Another paper by Dr Nicholas Silver courtesy of Hannah on CHRONIC migraine. This is very good indeed because we so rarely here this term used in a way that suggests we can feel this stuff 24/7. Who relates to this?
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"Although headaches are often the most prominent feature of chronic migraine, some people experience relatively little discomfort. Some patients with chronic migraine present with other predominant complaints:
neck or back pain
generalised body pains and tenderness
poor memory and forgetfulness
excess sensitivity to noise or light
numbness down one side of the face or body
exacerbation of irritable bowel symptoms
In such people, it is important to recognise that features of chronic migraine are also present and that vigorous and appropriate treatment of this condition may provide significant alleviation of these symptoms.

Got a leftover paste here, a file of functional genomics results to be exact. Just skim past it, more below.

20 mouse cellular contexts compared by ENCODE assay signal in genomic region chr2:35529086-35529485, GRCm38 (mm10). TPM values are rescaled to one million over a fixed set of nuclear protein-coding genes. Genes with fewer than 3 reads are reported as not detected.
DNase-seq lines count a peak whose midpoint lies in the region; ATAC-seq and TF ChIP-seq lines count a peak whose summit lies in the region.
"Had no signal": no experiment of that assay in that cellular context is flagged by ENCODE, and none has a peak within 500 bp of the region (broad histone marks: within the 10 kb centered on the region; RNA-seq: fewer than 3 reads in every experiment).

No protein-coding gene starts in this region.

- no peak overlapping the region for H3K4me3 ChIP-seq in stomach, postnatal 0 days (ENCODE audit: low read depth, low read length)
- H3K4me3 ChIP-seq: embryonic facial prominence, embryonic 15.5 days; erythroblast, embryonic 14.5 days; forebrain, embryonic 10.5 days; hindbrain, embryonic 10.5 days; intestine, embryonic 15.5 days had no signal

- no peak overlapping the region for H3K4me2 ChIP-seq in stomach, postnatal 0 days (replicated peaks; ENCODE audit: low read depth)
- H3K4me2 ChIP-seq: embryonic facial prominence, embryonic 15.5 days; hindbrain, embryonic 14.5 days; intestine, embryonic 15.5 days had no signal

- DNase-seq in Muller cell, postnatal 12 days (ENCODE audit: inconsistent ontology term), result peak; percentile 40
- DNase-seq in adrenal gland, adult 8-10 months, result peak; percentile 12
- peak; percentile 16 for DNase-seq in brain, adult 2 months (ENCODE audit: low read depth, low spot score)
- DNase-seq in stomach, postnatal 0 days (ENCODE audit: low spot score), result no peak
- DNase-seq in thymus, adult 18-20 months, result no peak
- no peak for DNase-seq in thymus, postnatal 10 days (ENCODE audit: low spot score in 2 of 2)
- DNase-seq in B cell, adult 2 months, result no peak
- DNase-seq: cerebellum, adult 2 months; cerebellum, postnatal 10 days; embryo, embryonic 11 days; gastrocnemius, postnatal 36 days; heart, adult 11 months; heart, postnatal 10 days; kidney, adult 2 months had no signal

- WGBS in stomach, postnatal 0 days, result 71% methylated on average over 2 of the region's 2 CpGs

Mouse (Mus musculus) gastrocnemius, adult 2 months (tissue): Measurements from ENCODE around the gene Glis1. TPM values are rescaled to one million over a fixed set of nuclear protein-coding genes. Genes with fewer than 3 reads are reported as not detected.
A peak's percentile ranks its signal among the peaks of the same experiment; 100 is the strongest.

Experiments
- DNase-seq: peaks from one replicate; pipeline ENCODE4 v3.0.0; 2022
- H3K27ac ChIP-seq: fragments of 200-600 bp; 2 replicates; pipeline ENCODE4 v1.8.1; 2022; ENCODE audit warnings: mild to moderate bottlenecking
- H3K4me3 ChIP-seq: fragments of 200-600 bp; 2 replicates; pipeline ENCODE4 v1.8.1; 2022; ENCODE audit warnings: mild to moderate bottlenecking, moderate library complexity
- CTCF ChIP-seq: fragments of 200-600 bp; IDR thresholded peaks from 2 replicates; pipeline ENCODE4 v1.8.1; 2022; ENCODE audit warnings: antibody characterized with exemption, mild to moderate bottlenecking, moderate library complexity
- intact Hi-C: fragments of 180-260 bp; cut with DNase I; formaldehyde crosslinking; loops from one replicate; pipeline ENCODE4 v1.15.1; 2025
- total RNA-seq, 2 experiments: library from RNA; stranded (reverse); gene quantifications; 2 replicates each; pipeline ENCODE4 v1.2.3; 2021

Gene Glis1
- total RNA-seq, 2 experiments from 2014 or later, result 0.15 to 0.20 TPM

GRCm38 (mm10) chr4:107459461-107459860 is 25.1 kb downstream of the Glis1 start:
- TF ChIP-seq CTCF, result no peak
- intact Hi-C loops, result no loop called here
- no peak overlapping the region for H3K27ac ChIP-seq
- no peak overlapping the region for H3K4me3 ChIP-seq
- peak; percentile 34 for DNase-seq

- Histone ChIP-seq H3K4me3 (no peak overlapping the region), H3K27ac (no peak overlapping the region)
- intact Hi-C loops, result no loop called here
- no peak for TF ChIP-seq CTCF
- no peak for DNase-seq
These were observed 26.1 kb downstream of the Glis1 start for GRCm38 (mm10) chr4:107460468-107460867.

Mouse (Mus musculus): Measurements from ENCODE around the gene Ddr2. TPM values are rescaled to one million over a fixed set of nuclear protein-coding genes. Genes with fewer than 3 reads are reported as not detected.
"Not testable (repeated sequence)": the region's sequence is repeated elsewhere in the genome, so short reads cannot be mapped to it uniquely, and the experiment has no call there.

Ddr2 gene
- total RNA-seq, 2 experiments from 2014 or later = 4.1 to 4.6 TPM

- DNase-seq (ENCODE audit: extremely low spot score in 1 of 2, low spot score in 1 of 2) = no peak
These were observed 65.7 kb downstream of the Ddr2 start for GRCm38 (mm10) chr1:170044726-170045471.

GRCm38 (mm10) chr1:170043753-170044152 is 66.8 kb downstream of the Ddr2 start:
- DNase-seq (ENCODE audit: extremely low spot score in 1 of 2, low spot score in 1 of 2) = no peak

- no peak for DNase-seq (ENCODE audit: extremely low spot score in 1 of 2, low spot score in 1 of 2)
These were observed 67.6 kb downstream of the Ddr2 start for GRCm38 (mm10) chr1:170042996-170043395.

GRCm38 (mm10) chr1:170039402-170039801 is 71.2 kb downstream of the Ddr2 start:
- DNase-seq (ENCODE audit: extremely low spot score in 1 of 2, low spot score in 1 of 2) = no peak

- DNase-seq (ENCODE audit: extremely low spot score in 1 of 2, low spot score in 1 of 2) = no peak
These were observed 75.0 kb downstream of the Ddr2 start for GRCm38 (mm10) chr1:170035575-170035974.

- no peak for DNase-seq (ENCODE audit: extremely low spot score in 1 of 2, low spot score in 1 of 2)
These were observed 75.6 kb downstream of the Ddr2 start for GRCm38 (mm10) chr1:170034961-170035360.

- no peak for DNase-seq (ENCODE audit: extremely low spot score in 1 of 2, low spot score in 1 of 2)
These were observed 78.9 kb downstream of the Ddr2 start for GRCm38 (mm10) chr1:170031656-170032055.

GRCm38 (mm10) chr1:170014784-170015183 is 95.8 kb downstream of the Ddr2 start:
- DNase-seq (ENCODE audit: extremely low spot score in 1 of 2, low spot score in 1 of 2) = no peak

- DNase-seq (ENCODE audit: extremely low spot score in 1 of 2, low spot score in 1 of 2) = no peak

Certain factors may trigger a change from acute or chronic migraine and include hormonal changes, viral illness, stress, head injury etc. Often we can not identify a particular cause in individual cases. However, despite the initial trigger, it is most commonly the intake of painkillers and other acute attack medications(1) and/or caffeine (2) that keep it going. Even very small amounts may stop people getting better.
Successful management of chronic migraine involves laying down a good “foundation” of lifestyle. In other words, there is relatively little point treating with a migraine preventative drug if one has not done the basics. Like any foundation, it needs to be left in place long term!
The foundation of good management is:
No painkillers / acute attack medication
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